A Virginia appeals court ruling on teenagers charged with felonies will not open the door to a new trial for Kenny Bryant, who was 17 when he killed one man and wounded another in Fairfax County in 1976. A Fairfax judge yesterday denied Bryant's claim that he was improperly tried as an adult 23 years ago.
Bryant, now 40 and serving a life sentence, had pinned his hopes for a new trial on the 1998 appeals court ruling, which upheld a state requirement that both parents must be notified before a juvenile can stand trial as an adult, even if one parent has long been absent from the child's life.
The ruling sparked panic statewide among prosecutors fearful of a spate of resurrected cases. So this year, Virginia legislators amended the law to require that only one parent need be notified. But the appeals court ruling, and a state Supreme Court ruling affirming it, made clear that the two-parent rule applied in earlier cases.
The law has been changed several times over the years, though, as Assistant Commonwealth's Attorney Todd F. Sanders noted in his brief in the Bryant case, in 1976 the law required that only one parent be notified unless the parents lived outside the state, in which case neither had to be informed.
Bryant was born and raised in Kentucky, where he ran up a string of more than 30 convictions by age 16. In 1976, he moved in with a half brother in Fairfax. On Aug. 18 of that year, Bryant fatally shot James D. Cox, manager of a Richmond Highway 7-Eleven, then walked across the street and shot and wounded another man.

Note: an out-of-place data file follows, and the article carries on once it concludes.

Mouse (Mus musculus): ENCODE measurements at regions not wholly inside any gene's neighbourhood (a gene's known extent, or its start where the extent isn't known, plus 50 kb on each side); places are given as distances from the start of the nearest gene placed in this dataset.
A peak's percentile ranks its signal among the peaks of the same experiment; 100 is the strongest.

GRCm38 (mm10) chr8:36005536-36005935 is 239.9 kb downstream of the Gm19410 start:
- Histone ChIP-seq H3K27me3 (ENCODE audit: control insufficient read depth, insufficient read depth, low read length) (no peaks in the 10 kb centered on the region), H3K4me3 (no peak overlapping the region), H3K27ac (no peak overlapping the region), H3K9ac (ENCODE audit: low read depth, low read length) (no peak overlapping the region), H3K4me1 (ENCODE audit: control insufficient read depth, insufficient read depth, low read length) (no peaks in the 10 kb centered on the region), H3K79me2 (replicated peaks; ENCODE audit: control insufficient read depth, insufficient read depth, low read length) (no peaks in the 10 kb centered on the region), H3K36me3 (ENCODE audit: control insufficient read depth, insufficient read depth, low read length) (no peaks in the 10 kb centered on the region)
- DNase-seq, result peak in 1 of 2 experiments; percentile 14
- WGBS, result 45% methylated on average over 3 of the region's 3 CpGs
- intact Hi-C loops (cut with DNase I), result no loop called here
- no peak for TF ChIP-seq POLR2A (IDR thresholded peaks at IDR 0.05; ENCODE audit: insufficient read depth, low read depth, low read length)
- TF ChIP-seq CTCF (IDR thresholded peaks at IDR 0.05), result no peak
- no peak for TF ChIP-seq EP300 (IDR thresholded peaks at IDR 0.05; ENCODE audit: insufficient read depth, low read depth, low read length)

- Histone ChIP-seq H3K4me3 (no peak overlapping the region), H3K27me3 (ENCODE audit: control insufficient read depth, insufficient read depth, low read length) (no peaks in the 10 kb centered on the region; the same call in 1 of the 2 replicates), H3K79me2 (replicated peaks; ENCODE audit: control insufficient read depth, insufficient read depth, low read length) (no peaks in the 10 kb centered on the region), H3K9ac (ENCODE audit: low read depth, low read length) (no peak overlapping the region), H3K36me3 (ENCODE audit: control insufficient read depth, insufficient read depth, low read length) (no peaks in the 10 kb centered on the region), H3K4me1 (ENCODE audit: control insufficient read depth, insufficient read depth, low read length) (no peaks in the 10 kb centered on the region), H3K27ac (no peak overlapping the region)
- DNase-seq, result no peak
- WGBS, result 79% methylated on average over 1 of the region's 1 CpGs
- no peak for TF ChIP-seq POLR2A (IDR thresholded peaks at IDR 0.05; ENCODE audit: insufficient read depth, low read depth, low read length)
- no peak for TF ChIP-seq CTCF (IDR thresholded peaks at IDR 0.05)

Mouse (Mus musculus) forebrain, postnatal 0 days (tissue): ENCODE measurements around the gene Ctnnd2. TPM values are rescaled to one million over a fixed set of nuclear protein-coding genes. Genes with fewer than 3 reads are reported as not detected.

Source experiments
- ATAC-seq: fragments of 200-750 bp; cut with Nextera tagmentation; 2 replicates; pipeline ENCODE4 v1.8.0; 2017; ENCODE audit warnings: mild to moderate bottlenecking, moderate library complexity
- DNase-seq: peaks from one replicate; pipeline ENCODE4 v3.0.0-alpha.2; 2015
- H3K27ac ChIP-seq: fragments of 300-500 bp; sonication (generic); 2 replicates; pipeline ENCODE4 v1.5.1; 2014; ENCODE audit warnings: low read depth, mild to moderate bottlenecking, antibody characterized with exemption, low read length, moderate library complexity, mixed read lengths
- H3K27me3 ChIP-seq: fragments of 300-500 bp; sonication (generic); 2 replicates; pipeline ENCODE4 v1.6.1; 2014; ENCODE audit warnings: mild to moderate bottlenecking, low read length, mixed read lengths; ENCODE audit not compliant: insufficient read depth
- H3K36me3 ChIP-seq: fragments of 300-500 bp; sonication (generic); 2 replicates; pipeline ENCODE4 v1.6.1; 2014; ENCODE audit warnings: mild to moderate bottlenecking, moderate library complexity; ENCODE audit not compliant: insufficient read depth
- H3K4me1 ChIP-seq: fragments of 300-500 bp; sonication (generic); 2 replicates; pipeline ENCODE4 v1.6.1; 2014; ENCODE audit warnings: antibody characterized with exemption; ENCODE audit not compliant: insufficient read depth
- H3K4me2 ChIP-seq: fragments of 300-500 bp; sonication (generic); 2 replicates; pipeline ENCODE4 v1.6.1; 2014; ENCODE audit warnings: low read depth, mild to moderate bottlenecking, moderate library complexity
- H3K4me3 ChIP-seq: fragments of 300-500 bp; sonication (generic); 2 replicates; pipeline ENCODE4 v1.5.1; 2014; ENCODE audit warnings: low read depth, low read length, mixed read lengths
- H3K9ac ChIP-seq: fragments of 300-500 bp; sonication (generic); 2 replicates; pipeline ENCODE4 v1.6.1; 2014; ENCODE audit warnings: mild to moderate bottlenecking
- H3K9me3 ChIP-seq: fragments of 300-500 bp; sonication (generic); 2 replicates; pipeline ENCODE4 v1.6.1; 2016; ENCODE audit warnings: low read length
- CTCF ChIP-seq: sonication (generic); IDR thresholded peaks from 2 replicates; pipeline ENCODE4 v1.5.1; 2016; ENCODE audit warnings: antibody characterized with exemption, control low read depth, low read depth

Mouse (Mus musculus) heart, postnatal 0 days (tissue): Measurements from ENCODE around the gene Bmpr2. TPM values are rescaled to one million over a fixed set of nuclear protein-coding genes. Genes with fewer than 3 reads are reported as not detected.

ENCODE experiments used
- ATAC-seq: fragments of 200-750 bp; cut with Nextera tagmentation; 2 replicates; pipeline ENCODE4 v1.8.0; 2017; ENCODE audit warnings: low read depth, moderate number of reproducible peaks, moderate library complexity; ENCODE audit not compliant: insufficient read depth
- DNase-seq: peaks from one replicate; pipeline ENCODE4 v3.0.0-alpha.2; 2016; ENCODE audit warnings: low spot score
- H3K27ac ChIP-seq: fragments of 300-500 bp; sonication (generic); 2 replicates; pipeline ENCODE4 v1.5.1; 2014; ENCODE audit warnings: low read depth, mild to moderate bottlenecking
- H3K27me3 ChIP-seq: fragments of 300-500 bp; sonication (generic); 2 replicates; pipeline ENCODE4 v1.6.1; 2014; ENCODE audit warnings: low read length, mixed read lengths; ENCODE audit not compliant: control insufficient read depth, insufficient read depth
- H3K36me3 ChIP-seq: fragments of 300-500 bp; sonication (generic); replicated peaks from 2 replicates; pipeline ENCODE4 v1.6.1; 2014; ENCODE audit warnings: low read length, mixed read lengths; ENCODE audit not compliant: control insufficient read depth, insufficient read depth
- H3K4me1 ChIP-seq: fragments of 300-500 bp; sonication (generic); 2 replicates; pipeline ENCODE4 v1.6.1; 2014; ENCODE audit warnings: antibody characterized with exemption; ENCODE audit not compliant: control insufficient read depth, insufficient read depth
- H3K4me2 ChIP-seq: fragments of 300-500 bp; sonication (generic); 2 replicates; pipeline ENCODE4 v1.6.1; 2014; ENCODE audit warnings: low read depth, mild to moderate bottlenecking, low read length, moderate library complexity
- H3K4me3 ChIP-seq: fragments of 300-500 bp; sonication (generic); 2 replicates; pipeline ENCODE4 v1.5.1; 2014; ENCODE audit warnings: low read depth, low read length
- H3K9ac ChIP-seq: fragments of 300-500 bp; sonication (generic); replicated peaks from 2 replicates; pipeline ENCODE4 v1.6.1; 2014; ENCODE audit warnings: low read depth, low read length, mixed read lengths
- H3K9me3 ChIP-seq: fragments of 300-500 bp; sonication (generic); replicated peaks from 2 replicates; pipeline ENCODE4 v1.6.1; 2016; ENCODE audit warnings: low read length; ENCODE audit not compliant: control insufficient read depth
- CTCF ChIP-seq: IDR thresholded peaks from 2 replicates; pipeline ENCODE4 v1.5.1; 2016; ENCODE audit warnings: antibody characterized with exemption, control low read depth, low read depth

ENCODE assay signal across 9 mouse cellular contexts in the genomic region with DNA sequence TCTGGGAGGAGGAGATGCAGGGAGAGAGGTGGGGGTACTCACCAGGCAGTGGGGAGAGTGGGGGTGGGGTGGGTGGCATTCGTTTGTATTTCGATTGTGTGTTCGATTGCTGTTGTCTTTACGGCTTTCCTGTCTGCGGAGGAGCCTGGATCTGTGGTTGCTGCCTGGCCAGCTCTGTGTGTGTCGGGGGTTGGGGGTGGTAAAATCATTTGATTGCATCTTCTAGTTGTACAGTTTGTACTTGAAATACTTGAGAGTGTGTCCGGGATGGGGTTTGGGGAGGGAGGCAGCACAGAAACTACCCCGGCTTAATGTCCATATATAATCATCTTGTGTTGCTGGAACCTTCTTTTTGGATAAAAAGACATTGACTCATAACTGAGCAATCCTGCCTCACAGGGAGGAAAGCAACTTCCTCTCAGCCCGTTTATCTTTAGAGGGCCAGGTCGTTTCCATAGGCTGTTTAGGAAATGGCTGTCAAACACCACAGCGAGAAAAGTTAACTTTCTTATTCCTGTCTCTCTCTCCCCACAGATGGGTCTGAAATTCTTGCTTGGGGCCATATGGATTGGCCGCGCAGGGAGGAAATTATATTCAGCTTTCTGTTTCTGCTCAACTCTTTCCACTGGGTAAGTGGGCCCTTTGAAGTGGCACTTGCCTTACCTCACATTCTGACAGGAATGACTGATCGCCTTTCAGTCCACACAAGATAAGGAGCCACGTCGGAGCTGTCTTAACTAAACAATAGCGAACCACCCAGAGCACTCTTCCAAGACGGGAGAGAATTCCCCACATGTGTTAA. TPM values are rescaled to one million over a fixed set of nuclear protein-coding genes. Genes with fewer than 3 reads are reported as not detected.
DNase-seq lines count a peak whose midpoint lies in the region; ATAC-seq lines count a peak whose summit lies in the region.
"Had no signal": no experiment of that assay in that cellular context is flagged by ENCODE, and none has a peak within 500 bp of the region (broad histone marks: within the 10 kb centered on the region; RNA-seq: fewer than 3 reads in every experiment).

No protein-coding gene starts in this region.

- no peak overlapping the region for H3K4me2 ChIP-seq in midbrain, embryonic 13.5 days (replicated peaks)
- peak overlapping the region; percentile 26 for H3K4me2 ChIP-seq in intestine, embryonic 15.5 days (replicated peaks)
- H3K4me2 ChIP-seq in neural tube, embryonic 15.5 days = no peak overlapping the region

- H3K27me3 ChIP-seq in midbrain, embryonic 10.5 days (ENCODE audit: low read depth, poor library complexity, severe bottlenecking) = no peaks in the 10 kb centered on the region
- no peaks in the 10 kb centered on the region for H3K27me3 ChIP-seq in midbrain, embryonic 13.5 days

Commonwealth's Attorney Robert F. Horan Jr. decided to try Bryant as an adult, citing his lengthy criminal record. Horan sent a certified letter to Bryant's mother in Owensboro, Ky., but it came back undelivered. His mother later said that neither she nor her husband was informed that their son was being tried for murder as an adult. Fairfax authorities believe Bryant's father was in an Indiana prison at the time.
Circuit Judge Henry E. Hudson ruled yesterday that since neither parent was living in Virginia in 1976, no notification was required.
Hudson also noted that neither parent attended a similar hearing in Kentucky a year earlier.
Bryant, who is eligible for parole, remains at the Powhatan Correctional Center. Mykl D. Egan, one of his lawyers, declined to comment on Hudson's ruling.